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Shedd Aquarium Veterinarians Examine a Blackspotted Puffer

The Exam Gave a Glimpse into the Science of Aquatic Medicine Ahead of World Veterinary Day – Saturday, April 27

April 30, 2019

Dr. Caryn Poll performs an ultrasound on a blackspotted puffer.

A radiograph, or x-ray image, of a blackspotted puffer fish.

Shedd Aquarium shared a behind-the-scenes look at an exam of a blackspotted puffer (Arothon nigropuncatus) late last week to give the public a better look at aquatic veterinary care ahead of World Veterinary Day – Saturday, April 27. The exam took place at Shedd’s onsite animal hospital, the A. Watson Armour III Center for Aquatic Animal Health and Welfare, that allows the aquarium to conduct regular, preventative care and examinations as well as step in and provide immediate medical attention if an animal should need it.

Since the animals at the aquarium can’t tell the vet team what might be ailing them, veterinarians rely on caretakers to identify when an animal might be feeling out of sorts. For the blackspotted puffer, that meant a decreased appetite, which an aquarist noticed and booked an appointment with the veterinary team to see what could be going on.

“Veterinary care at Shedd Aquarium truly is a group effort, because no one knows the animals better than the caretakers who see and interact with them every day,” said Dr. Caryn Poll, senior staff veterinarian. “As for our team – our days are never the same – we always have something new to examine, which is really what makes being a veterinarian fun...we deal with the whole animal from head to tail.”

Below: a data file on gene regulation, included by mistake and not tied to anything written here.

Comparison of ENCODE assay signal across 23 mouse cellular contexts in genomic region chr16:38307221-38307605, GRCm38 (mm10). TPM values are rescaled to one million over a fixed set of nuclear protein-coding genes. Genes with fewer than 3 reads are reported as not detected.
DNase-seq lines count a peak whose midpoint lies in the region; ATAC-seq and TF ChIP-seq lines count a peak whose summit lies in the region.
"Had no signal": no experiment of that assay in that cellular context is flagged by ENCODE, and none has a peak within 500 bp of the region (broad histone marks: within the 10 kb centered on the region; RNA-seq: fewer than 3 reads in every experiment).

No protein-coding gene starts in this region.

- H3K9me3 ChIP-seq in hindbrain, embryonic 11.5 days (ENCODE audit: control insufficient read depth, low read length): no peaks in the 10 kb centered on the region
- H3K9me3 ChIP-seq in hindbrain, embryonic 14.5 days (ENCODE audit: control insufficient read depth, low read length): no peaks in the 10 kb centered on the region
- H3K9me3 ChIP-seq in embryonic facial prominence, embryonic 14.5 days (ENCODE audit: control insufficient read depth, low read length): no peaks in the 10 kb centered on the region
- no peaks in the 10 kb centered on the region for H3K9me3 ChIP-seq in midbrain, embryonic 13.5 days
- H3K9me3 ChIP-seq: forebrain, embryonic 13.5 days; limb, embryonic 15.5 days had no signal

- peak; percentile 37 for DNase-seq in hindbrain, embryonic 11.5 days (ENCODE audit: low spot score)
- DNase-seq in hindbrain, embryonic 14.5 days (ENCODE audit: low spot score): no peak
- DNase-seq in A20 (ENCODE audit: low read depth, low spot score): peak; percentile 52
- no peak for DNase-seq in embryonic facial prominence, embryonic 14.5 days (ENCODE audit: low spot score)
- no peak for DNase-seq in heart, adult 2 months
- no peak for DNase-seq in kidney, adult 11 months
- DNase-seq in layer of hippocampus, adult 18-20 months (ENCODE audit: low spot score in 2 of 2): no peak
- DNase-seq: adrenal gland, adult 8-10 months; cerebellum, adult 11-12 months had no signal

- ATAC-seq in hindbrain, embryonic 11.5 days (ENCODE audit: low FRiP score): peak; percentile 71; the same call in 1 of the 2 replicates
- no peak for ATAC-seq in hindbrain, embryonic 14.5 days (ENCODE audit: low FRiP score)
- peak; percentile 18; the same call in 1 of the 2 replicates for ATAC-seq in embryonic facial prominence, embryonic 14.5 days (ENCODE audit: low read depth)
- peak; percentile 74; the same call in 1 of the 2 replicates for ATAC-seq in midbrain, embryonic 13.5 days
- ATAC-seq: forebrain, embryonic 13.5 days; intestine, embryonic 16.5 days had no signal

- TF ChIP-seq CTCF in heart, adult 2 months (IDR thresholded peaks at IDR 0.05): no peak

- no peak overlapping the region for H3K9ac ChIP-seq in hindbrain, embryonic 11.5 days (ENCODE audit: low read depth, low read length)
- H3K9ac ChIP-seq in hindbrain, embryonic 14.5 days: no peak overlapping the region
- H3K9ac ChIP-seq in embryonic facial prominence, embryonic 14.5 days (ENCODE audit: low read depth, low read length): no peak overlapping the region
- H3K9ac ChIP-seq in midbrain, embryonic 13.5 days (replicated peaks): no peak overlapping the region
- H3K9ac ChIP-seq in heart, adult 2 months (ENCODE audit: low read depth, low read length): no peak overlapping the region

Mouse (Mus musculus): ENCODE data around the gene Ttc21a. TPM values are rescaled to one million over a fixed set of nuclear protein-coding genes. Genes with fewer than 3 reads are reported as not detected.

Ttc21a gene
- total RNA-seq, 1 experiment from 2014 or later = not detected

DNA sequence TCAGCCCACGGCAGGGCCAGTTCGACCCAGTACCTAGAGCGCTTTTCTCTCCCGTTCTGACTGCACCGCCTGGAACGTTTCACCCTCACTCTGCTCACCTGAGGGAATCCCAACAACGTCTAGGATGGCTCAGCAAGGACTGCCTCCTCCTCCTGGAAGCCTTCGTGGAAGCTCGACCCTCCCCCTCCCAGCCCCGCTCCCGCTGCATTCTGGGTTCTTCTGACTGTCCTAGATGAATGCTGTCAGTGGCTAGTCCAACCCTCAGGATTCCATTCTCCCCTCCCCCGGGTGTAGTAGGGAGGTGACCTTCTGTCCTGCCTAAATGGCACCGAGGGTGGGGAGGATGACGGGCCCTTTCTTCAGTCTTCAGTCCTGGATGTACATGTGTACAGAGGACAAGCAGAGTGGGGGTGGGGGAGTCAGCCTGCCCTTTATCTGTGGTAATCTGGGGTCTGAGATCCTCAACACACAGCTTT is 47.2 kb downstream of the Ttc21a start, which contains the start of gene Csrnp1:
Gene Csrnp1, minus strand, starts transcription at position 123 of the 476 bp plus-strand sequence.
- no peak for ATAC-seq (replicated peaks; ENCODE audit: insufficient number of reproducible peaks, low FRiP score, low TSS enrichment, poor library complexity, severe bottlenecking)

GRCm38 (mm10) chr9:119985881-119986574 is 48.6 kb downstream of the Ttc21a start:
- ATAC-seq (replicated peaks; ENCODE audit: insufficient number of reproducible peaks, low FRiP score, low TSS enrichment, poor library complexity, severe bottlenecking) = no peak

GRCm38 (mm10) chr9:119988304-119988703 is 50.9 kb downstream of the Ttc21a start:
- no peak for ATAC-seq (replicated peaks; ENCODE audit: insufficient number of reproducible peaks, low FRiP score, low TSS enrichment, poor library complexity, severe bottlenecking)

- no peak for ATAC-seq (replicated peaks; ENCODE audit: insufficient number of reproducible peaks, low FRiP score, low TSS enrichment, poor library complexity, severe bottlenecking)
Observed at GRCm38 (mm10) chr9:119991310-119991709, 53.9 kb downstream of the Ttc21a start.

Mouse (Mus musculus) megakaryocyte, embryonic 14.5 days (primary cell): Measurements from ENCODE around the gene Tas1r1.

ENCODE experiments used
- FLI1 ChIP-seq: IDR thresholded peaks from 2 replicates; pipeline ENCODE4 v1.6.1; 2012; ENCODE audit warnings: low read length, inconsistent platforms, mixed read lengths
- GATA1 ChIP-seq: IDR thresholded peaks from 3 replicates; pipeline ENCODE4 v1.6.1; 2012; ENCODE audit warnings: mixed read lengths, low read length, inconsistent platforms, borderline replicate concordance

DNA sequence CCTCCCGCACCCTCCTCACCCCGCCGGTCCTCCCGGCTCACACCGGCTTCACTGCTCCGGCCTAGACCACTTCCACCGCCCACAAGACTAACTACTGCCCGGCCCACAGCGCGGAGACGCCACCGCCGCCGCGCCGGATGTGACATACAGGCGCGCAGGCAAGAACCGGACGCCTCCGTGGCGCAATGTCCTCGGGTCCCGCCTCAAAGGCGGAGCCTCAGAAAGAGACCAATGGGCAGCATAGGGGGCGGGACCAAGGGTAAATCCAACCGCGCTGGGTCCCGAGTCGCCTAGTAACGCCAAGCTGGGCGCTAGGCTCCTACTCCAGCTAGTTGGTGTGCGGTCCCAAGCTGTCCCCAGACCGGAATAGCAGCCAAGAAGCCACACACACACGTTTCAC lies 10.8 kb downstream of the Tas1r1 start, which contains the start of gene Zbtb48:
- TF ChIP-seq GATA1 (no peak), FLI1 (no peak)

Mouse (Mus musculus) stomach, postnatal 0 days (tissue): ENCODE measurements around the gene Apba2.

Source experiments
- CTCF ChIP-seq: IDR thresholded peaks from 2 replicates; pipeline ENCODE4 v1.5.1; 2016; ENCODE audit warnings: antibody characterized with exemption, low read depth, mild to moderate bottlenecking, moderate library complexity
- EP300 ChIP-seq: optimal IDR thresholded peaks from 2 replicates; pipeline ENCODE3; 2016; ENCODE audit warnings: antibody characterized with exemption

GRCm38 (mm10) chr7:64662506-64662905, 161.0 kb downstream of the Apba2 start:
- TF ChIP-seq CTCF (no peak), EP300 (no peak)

During the exam, for safety and comfort, the blackspotted puffer was sedated with a dissolved anesthetic it breathed in through its gills. Once sedated, radiographs, ultrasound, and endoscopy – a minimally invasive flexible fiberoptic camera used to look internally – were performed to examine internal structures for any abnormalities. The diagnostics ruled out anything abnormal inside the gastrointestinal tract. The fish recovered well from anesthesia after the procedure and was safely returned to its habitat. The team will now discuss next steps for further diagnostics or treatments with the animal care staff.

The Facebook Live recording of this procedure, which the Animal Health team hosted on Shedd’s Facebook channel, can be viewed here.

BACKGROUND: The blackspotted puffer is native to Indo-Pacific regions and can be found munching on a mix of foods including squid, krill, clams, algae and hard-shelled shrimp that help wear down its constantly growing teeth.

A solitary animal, the blackspotted puffer spends its time swimming along reef crests or resting on top of sponges and corals. If threatened the puffer will inhale water or air to enlarge itself to deter predators.

VISUALS: See below for a link with downloadable visuals from the Animal Health team’s exam of the blackspotted puffer.

PHOTOS: High resolution photos and videos are available for download:
https://www.dropbox.com/sh/3ekugm6jw39b8m3/AABxq4vGh9k-oZX5515cA7fka?dl=0
Photo credit: ©Shedd Aquarium/Brenna Hernandez